An Overview of the Mormon Church's Views on Tattoos

Tattoos Are Strongly Discouraged in the LDS Faith

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Cook, Krista. "An Overview of the Mormon Church's Views on Tattoos." ThoughtCo, May. 2, 2017, thoughtco.com/how-do-mormons-feel-about-tattoos-2158973. Cook, Krista. (2017, May 2). An Overview of the Mormon Church's Views on Tattoos. Retrieved from https://www.thoughtco.com/how-do-mormons-feel-about-tattoos-2158973 Cook, Krista. "An Overview of the Mormon Church's Views on Tattoos." ThoughtCo. https://www.thoughtco.com/how-do-mormons-feel-about-tattoos-2158973 (accessed October 22, 2017).
Cook Islander with tattoos
Peroni Apera, Cook Islander and crew member of the traditional Vaka (boat). Kirklandphotos / Photolibrary / Getty Images

Body art can be a way to express yourself and your personality. It can even be a way to express your faith.

Other faiths may allow tattooing or take no official position. The Church of Jesus Christ of Latter-day Saints LDS/Mormon strongly discourages tattoos. Words such as disfigurement, mutilation and defilement are all used to condemn this practice.

Where is Tattooing Addressed in Scripture?

In 1 Corinthians 3:16-17 Paul describes our physical bodies as being temples and temples are considered sacred.

Temples should never be defiled.

Know ye not that ye are the temple of God, and that the Spirit of God dwelleth in you?
If any man defile the temple of God, him shall God destroy; for the temple of God is holy, which temple ye are.

Where is Tattooing Addressed in Other Guidance?

Church President Gordon B. Hinckley, built on what Paul advised the Corinthian members.

Did you ever think that your body is holy? You are a child of God. Your body is His creation. Would you disfigure that creation with portrayals of people, animals, and words painted into your skin?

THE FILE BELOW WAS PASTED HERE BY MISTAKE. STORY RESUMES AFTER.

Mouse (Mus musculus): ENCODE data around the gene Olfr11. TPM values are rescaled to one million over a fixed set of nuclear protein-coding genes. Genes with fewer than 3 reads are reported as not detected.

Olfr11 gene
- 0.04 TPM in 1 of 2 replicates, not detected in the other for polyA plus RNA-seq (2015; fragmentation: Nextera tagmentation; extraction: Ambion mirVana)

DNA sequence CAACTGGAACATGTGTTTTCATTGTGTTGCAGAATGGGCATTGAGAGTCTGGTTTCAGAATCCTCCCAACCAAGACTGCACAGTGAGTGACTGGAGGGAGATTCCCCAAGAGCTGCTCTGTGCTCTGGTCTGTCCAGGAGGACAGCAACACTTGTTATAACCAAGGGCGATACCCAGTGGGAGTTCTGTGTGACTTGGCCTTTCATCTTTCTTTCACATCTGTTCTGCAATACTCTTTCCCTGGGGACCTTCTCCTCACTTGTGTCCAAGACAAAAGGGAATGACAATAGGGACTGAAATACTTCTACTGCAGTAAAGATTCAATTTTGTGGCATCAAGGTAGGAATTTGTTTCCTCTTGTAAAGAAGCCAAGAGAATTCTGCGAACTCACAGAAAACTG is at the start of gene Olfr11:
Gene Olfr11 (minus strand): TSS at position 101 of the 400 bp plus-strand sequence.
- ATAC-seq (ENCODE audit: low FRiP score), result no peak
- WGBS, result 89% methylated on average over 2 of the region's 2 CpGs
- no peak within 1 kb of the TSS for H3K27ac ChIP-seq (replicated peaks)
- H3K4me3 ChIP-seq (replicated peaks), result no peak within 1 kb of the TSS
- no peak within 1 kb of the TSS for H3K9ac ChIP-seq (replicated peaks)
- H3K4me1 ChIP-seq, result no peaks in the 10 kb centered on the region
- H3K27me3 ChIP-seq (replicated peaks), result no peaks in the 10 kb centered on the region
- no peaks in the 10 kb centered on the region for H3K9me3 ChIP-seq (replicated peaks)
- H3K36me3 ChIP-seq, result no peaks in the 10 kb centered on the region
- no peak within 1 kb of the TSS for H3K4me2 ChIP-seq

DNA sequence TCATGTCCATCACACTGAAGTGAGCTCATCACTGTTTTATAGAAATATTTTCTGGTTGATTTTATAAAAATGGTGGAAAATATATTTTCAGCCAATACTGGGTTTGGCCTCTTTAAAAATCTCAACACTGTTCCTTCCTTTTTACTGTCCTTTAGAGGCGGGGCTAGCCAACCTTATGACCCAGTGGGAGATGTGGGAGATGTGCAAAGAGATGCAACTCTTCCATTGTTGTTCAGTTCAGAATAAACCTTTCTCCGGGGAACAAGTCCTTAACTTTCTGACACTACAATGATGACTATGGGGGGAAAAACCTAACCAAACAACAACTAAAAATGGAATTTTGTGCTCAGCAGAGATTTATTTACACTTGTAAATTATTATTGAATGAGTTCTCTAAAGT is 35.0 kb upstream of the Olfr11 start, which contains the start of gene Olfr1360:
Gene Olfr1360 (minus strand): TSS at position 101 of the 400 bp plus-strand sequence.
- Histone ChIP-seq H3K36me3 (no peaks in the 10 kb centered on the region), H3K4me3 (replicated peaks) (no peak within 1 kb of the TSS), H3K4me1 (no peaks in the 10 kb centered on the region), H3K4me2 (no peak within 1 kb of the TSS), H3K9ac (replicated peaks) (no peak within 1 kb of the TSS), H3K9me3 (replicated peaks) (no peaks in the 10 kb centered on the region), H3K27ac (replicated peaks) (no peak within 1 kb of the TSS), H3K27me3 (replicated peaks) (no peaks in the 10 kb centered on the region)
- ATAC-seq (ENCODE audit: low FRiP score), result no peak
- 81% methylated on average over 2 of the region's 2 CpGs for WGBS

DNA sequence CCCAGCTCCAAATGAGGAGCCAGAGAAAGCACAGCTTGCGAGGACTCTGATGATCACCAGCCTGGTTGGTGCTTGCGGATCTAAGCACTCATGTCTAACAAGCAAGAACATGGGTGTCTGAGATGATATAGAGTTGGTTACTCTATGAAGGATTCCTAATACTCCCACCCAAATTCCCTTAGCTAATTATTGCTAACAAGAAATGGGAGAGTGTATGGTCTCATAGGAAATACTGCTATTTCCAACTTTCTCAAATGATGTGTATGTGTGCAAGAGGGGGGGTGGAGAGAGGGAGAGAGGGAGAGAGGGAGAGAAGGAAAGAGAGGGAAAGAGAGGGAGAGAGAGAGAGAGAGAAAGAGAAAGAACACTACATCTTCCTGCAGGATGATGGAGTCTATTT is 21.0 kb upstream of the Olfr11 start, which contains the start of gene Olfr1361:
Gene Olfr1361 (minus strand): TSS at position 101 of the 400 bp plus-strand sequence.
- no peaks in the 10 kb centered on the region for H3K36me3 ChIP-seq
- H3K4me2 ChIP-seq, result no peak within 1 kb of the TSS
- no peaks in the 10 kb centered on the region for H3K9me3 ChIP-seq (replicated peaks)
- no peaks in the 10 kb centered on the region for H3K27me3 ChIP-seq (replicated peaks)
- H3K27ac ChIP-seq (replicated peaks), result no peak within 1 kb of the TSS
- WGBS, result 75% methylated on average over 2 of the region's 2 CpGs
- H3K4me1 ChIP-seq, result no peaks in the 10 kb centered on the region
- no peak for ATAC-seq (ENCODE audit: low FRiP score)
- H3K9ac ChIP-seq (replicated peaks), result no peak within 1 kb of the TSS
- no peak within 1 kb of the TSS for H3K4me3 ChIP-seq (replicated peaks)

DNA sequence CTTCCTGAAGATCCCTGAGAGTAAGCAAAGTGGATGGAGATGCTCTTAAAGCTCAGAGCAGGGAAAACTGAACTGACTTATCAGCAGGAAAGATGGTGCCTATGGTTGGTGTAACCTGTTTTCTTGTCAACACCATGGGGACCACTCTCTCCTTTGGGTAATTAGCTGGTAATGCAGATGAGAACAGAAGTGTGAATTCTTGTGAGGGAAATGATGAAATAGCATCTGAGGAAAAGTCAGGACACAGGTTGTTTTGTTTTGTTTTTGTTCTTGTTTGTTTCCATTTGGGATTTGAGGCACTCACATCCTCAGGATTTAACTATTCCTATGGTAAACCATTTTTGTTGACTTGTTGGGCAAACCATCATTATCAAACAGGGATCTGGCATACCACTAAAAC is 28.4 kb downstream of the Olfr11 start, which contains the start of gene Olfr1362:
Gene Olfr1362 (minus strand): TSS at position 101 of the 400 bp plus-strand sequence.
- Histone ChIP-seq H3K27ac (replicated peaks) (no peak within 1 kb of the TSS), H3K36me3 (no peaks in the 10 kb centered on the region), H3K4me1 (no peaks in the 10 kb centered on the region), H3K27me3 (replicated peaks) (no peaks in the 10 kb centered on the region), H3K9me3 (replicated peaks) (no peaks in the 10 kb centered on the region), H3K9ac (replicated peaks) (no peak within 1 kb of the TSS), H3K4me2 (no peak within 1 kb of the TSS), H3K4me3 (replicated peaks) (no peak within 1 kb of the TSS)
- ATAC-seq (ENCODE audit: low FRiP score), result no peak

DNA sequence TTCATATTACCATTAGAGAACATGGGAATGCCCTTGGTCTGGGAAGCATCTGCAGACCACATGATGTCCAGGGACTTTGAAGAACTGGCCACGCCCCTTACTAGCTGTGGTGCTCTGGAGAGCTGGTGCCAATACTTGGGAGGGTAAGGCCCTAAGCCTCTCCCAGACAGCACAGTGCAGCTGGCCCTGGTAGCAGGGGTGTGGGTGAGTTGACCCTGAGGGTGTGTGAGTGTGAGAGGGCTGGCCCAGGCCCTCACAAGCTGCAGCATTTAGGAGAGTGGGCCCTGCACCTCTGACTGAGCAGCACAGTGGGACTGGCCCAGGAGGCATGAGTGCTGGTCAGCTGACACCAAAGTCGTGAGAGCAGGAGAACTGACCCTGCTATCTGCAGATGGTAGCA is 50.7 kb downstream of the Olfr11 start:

I promise you that the time will come, if you have tattoos, that you will regret your actions.

Hinckley also referred to tattoos as graffiti.

True to the Faith is a guidebook for all LDS members. Its guidance on tattoos is brief and to the point.

Latter-day prophets strongly discourage the tattooing of the body. Those who disregard this counsel show a lack of respect for themselves and for God. . . . If you have a tattoo, you wear a constant reminder of a mistake you have made. You might consider having it removed.

For the Strength of Youth is a guidebook for all LDS youth. Its guidance is also strong:

Do not disfigure yourself with tattoos or body piercings.

How are Tattoos Viewed by Other LDS Members?

Since most LDS members know what the Church teaches about tattoos, having one is generally considered a mark of rebellion or defiance.

More importantly, it suggests the member is not willing to follow church leaders' counsel.

If a person got the tattoo before becoming a member of the Church, then the situation is viewed differently. In that case, the member has nothing to be ashamed of; even though the tattoo's presence may initially raise eyebrows.

Tattooing is viewed differently by some South Pacific cultures and the Church is strong in those areas. In some of those cultures tattoos do not indicate stigma, but status. Pediatrician, Dr. Ray Thomas had this to say:

"When I was in medical school I had the assignment to surgically remove tattoos of any young people who came through the county hospital and wanted them removed. Almost universally, it seemed, they got them as a whim. I found that within three years of getting a tattoo, people universally wanted them off. The exception was people in the Cook Islands, where I served my mission. There it was a symbol that the chiefs had put on."

Would Having a Tattoo Prevent Me From Doing Something in the Church?

The answer is a resounding, "Yes!" Tattoos can prevent you from serving a mission for the Church. It may not, but it can. You will have to disclose any tattoos on your missionary application.

You may be asked to describe where and when you got it and why. Where it is on your body may also be an issue.

If the tattoo can be covered by clothing, you may be sent to a colder climate mission to insure that your tattoo is not visible. In addition, your tattoo could prevent you from being eligible to serve in an area where the tattoo may offend cultural norms.